Returning a class or passing it to a function by value results in copying the data. If a class contains large amounts of data, this copying becomes a performance problem. Using a move constructor avoids copying by moving the data from one instance to another:

class Piece
    int *data;

    Piece(int size)
     : data(new int[size]) {} // allocate

    // Move ctor
    Piece(Piece&& other)
        data =; // move data to this instance = NULL; // other shouldn't free the memory on destruction

    Piece(Piece& other) = delete;           // don't use copy ctor
    void operator =(Piece& other) = delete; // don't use assignment

        if(data) // don't delete when data moved to other instance
            delete[] data;

std::vector<Piece> pieces;
pieces.push_back(Piece(3)); // Move construction avoids copying

State Pattern Implementation

Behaviour can be modified by setting a state function. The function type syntax is a bit hairy in C++, but works as expected:

class Game_controller
    // Declare a new function type 'Mode_func'
    typedef bool (Game_controller::*Mode_func)(Game_state &, Input &);
    Mode_func mode_func;

    void set_mode(Mode_func new_mode)
        mode_func = new_mode;
    bool update_state(Game_state &game_state, Input &input)
        return (this->*mode_func)(game_state, input);

    // Modes:
    bool mode_run       (Game_state &game_state, Input &input) { }
    bool mode_game_over (Game_state &game_state, Input &input) { }

game_controller.update_state(game_state, input);

Multi-Channel SDL Audio Implementation

We start up the audio system:

SDL_AudioSpec want, have;

// ...
want.callback = audio_callback;
want.userdata = this;
dev = SDL_OpenAudioDevice(NULL, 0, &want, &have, 0);
SDL_PauseAudioDevice(dev, 0); // start audio playing

The callback zeroes the buffer and then renders the different channels:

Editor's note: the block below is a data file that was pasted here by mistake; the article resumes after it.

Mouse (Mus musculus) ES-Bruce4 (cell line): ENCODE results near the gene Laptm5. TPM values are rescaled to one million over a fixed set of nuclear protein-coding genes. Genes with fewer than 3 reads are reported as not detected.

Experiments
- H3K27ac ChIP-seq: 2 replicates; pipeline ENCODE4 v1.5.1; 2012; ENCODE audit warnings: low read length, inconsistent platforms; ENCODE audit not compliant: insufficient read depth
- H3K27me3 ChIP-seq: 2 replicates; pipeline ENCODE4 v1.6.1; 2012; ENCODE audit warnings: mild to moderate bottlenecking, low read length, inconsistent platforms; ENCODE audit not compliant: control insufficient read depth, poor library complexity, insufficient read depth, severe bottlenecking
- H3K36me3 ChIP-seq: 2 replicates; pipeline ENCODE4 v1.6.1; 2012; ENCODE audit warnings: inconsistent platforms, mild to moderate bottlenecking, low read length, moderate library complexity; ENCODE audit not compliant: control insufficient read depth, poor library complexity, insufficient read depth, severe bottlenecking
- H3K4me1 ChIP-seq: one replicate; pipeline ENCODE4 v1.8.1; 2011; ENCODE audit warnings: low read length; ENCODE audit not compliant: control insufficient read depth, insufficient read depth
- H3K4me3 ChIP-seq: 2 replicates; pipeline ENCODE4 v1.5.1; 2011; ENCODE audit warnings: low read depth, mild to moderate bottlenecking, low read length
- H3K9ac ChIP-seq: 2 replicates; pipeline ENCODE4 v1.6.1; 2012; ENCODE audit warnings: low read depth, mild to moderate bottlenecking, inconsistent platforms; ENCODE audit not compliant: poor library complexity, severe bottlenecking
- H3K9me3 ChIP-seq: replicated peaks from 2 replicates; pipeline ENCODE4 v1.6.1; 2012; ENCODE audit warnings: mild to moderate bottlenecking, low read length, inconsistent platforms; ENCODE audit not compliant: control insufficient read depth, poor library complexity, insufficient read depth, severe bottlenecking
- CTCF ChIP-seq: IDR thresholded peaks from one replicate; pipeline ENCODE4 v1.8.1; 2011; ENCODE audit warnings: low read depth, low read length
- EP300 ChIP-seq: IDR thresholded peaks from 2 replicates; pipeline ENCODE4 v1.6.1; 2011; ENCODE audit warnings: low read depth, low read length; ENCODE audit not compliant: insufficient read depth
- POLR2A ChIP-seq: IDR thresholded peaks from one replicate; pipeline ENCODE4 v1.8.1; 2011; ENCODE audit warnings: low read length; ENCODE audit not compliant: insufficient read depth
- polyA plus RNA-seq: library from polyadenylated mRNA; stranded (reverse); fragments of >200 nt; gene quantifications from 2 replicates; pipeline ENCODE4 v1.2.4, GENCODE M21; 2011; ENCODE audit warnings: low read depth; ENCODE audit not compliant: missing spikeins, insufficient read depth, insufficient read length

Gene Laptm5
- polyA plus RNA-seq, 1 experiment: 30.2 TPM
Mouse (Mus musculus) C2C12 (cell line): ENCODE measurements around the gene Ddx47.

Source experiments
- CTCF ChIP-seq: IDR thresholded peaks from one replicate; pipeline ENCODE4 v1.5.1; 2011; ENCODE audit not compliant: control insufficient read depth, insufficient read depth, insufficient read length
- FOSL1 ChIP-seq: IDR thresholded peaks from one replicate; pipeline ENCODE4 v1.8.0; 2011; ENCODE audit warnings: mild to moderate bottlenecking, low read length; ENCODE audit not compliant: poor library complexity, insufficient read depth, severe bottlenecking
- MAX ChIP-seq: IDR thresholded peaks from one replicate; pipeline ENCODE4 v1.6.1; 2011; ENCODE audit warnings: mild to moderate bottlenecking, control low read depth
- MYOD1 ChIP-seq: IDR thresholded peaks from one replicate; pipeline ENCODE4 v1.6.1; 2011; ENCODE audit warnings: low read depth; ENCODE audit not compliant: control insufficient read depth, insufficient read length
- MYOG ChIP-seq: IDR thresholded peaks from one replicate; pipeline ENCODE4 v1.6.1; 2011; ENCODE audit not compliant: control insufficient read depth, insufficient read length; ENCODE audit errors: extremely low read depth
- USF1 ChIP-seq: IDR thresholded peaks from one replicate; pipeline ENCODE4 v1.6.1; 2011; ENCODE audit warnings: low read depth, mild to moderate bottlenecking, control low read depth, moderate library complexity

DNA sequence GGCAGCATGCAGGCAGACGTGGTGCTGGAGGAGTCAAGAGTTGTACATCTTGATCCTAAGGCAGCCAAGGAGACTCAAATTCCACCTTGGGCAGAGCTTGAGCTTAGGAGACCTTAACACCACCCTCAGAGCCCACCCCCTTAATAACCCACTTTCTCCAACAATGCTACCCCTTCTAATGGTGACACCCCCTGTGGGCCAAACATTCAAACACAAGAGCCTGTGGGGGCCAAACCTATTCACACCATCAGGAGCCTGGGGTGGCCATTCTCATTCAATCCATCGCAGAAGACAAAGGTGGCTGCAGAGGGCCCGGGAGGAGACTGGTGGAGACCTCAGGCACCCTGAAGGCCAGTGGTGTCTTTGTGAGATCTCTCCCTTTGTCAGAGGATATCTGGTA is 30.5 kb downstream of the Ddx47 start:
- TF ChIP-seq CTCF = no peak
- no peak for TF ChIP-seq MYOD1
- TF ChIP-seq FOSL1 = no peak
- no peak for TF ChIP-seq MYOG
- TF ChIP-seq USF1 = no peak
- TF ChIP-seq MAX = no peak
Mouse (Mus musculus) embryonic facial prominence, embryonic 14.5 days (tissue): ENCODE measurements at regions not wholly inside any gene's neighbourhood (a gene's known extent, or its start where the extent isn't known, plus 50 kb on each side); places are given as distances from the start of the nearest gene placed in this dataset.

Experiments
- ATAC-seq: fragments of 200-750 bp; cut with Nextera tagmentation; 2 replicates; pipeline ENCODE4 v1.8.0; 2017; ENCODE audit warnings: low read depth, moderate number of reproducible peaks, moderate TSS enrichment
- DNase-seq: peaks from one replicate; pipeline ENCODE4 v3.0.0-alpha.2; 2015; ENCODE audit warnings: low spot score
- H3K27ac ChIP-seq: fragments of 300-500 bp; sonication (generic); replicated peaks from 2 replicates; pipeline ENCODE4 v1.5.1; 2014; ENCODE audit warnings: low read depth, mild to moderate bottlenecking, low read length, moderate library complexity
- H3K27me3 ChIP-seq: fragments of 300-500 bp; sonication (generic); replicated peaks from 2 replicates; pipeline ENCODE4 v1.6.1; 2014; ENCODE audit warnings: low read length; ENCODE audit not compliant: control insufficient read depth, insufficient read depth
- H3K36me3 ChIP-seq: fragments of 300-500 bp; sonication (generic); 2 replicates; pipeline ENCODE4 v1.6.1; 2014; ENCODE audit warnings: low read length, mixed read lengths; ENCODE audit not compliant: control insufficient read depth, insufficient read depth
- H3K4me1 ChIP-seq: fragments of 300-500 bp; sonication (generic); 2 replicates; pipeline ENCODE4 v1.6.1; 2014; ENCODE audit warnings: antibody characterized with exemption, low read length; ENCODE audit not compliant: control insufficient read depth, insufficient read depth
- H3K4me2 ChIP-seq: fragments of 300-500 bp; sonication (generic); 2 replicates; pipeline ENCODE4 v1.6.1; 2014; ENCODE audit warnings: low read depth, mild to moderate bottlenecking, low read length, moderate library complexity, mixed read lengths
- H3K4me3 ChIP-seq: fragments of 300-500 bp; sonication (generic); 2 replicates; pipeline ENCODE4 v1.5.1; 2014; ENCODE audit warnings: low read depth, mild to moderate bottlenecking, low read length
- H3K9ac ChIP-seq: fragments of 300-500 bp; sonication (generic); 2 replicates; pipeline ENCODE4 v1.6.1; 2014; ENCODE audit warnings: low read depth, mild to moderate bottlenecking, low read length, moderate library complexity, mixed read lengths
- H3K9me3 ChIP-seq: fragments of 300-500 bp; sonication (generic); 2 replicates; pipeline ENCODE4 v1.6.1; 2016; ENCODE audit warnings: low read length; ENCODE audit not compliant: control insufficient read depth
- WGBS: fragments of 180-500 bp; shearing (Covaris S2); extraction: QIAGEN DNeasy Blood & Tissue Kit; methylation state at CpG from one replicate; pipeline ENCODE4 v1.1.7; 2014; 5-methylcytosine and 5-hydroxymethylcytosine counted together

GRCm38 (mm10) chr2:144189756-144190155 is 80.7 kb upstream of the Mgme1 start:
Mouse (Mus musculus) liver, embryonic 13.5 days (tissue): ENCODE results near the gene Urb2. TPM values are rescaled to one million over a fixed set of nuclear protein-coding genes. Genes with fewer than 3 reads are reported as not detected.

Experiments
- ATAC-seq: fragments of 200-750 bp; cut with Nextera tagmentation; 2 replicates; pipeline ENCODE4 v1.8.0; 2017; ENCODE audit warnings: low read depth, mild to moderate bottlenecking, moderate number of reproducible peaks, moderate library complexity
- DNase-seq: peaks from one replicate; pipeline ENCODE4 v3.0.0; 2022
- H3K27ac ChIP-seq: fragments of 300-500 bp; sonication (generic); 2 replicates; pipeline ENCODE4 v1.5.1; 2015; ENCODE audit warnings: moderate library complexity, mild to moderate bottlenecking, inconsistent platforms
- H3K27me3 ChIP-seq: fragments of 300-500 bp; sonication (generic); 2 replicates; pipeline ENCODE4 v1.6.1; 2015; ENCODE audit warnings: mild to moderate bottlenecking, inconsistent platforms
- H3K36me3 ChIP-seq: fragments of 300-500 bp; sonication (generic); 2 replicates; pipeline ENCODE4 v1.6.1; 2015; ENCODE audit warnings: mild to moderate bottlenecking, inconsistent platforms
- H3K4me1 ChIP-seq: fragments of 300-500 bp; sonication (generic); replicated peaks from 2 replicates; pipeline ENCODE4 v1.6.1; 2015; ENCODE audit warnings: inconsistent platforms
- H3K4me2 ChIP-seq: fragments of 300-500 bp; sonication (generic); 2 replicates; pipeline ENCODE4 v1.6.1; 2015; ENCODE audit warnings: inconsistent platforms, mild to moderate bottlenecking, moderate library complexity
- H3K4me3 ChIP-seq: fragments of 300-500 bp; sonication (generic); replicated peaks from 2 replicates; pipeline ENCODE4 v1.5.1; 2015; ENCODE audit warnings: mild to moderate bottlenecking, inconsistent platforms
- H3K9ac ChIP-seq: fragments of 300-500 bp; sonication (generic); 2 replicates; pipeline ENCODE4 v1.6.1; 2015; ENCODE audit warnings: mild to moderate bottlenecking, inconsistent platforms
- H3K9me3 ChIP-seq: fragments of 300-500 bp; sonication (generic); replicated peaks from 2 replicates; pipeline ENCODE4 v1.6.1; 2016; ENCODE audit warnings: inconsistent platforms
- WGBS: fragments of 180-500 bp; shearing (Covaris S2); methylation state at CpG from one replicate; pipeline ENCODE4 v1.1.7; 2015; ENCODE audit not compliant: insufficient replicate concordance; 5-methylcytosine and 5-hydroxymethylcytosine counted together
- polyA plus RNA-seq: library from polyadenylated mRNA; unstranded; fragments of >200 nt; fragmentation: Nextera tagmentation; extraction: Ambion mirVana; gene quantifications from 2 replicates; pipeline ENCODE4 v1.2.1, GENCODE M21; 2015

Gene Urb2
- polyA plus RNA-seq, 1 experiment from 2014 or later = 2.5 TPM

static void audio_callback(void *userdata, Uint8 * stream, int len)
    Audio &a = *((Audio *)userdata);
    float * out = (float *)stream;
    int out_samples = len / sizeof(float);

    memset(stream, 0, len); // clear buffer
    a.fx.render   (out, out_samples);
    a.theme.render(out, out_samples);
    a.bass.render (out, out_samples);

Every instrument adds to the buffer instead of overwriting it:

void render(float *buf, int out_samples)
    while (s < out_samples)
        ph += freq;
        float o = sinf(ph * 6.28f);
        *(buf++) += o * amp; // left
        *(buf++) += o * amp; // right

Building on Mac OS X

Compilation on Mac OS X with clang:


libsdl 2.0

# sudo port install clang-3.4 libcxx

Normal compile:

clang++ -std=c++11 -stdlib=libc++ -framework SDL2 main.cpp

Making Mac OS X Release Build

The executable created above only works on machines with SDL2 installed. For releases, we'll need to bundle SDL2 with our application.

The bundle is a directory hierarchy like this:  <- copy from /Library/Frameworks/                 <- meta data            <- executable        <- data files

A minimal Info.plist contains:

<?xml version="1.0" encoding="UTF-8"?>
<!DOCTYPE plist PUBLIC "-//Apple//DTD PLIST 1.0//EN" "">
<plist version="1.0">

Make release executable:

clang++ -c                <- compile, don't link
        -std=c++11        <- C++11
        -I../../include   <- my includes

clang++ -rpath @executable_path/../Frameworks   <- relative path from executable
                                                   to SDL2 in bundle
        -framework SDL2

Distributing to Windows Users

In order to get compatibility with Windows XP using Visual Studio 2013, I enabled:

Properties:Configuration Properties:General:General:Visual Studio 2013 - Windows XP

My release executable depended on the following files from:

Microsoft Visual Studio 12.0\VC\redist\x86\Microsoft.VC120.CRT:
  msvcp120.dll   <- VS2013 C++ library
  msvcr120.dll   <- VS2013 C library

Also the SDL2.dll depends on:

msvcrt.dll    <- C library (older version, found it in ``Windows/System32``):